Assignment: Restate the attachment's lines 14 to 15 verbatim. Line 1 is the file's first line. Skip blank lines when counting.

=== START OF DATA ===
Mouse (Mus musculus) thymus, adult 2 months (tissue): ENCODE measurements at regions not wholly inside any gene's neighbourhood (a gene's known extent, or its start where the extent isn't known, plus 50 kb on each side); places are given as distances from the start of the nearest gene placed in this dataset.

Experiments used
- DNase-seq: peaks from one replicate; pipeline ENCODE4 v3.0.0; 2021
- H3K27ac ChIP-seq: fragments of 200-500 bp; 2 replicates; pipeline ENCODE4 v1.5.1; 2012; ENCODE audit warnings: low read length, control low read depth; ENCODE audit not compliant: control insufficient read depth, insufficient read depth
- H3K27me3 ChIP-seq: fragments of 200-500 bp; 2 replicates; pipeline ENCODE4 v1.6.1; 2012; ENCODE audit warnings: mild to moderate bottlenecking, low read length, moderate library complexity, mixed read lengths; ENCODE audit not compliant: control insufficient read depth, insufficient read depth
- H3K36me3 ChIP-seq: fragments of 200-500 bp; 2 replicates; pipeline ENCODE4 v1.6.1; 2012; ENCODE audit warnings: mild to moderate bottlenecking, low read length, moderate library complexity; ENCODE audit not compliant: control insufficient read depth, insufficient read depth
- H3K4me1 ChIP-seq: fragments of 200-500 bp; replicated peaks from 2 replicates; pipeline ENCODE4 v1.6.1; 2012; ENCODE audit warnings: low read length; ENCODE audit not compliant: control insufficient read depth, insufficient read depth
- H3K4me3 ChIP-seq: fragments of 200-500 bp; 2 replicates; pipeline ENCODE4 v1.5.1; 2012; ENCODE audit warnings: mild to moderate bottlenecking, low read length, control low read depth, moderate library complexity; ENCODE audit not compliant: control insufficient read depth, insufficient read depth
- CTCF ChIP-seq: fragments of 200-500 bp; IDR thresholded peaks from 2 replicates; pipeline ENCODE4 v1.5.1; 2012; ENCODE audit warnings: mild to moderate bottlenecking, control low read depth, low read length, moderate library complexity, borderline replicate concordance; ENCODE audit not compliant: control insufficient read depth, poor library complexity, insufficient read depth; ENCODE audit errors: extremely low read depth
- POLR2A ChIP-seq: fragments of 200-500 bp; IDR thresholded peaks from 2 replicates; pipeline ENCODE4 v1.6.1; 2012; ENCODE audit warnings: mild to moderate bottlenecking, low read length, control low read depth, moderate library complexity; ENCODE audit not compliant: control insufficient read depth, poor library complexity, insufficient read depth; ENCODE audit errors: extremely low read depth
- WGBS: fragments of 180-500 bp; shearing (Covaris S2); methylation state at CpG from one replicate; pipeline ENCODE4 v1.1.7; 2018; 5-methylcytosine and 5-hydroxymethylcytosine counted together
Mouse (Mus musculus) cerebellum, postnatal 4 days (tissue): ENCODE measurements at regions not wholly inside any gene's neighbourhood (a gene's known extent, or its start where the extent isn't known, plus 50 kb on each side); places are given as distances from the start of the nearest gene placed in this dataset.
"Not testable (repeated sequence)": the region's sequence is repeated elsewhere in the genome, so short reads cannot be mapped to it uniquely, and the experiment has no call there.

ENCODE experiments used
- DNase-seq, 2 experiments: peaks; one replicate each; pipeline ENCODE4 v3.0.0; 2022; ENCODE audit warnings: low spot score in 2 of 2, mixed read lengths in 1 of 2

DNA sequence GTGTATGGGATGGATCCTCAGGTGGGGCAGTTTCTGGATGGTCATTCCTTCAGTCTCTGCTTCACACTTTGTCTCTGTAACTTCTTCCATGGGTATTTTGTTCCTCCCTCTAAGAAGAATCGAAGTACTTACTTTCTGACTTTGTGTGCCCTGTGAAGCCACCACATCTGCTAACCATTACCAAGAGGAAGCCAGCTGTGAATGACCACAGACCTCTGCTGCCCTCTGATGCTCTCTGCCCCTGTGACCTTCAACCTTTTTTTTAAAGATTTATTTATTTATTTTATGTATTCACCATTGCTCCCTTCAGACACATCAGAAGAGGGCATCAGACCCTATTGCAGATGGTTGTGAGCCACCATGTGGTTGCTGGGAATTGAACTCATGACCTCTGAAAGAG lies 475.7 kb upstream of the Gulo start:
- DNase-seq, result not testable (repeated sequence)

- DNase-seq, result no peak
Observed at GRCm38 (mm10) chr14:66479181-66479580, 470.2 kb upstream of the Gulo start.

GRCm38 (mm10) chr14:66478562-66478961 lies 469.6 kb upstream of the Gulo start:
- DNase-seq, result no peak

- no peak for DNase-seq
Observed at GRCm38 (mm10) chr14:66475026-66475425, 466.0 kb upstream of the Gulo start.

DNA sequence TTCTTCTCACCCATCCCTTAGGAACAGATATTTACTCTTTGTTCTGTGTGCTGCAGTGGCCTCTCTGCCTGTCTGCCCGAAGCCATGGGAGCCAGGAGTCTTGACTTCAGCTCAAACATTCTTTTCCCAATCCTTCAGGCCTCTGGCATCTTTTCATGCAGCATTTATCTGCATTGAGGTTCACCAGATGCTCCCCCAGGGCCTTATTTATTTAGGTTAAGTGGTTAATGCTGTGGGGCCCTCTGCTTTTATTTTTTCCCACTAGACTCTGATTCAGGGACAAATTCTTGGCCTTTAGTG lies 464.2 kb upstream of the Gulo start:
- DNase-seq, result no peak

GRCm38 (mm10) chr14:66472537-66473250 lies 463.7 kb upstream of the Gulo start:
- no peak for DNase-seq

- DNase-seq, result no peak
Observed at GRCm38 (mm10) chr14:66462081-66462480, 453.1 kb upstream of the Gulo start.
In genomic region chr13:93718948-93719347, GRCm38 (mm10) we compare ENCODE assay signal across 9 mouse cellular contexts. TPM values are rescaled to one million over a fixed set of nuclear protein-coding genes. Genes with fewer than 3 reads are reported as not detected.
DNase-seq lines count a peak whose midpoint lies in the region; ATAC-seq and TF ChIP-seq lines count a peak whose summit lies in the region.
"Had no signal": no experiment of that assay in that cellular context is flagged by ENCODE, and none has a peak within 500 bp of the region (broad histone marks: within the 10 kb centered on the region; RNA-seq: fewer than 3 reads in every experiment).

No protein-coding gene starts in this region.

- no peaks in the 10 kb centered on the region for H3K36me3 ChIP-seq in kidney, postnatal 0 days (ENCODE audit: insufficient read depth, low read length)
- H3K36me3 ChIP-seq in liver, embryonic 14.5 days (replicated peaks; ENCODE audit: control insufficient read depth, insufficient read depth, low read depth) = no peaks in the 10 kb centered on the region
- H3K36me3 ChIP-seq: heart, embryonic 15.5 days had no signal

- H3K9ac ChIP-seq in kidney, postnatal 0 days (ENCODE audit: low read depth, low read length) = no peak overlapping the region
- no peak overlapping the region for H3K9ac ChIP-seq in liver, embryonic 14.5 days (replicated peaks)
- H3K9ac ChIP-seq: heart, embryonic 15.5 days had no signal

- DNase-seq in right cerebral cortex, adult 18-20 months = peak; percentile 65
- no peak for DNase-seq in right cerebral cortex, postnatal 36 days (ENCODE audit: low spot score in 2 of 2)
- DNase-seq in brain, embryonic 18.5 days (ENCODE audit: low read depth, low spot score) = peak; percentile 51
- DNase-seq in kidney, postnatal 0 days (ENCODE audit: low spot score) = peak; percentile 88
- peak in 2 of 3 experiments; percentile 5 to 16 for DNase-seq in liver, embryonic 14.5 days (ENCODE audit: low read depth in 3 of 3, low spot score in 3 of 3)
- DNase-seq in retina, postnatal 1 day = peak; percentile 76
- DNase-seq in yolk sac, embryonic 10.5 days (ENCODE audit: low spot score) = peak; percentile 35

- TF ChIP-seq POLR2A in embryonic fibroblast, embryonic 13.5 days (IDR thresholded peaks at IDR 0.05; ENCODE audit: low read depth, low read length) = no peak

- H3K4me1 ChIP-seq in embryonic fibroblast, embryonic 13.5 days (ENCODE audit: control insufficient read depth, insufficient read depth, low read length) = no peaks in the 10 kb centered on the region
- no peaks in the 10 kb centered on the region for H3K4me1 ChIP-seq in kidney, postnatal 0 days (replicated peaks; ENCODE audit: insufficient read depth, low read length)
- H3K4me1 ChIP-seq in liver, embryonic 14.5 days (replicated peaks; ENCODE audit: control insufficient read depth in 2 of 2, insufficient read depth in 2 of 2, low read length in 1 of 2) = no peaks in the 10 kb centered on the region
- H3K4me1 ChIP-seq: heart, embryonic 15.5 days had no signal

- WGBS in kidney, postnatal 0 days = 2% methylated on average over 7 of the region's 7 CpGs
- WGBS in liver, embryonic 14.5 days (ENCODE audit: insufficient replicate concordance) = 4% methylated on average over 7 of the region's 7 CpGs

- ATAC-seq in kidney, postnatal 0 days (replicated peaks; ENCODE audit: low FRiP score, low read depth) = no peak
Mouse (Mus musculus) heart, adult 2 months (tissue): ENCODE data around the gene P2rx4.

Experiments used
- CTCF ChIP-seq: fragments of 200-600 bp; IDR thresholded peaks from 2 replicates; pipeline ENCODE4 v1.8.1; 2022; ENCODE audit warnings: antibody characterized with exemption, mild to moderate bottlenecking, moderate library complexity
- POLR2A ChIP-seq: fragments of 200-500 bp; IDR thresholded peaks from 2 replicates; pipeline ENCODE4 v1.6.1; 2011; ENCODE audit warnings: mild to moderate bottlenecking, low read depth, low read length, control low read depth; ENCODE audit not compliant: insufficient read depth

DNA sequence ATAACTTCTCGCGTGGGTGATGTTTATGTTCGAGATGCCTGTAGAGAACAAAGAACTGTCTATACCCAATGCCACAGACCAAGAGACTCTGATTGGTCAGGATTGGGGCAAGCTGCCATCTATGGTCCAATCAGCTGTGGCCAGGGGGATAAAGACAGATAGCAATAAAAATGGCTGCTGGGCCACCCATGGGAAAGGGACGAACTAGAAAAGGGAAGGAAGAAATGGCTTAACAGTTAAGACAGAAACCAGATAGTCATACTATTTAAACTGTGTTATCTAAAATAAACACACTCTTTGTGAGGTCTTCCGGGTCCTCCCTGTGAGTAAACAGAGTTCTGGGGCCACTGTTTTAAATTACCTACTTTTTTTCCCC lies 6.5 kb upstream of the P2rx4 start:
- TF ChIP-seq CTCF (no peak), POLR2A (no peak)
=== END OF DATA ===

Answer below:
ENCODE experiments used
- DNase-seq, 2 experiments: peaks; one replicate each; pipeline ENCODE4 v3.0.0; 2022; ENCODE audit warnings: low spot score in 2 of 2, mixed read lengths in 1 of 2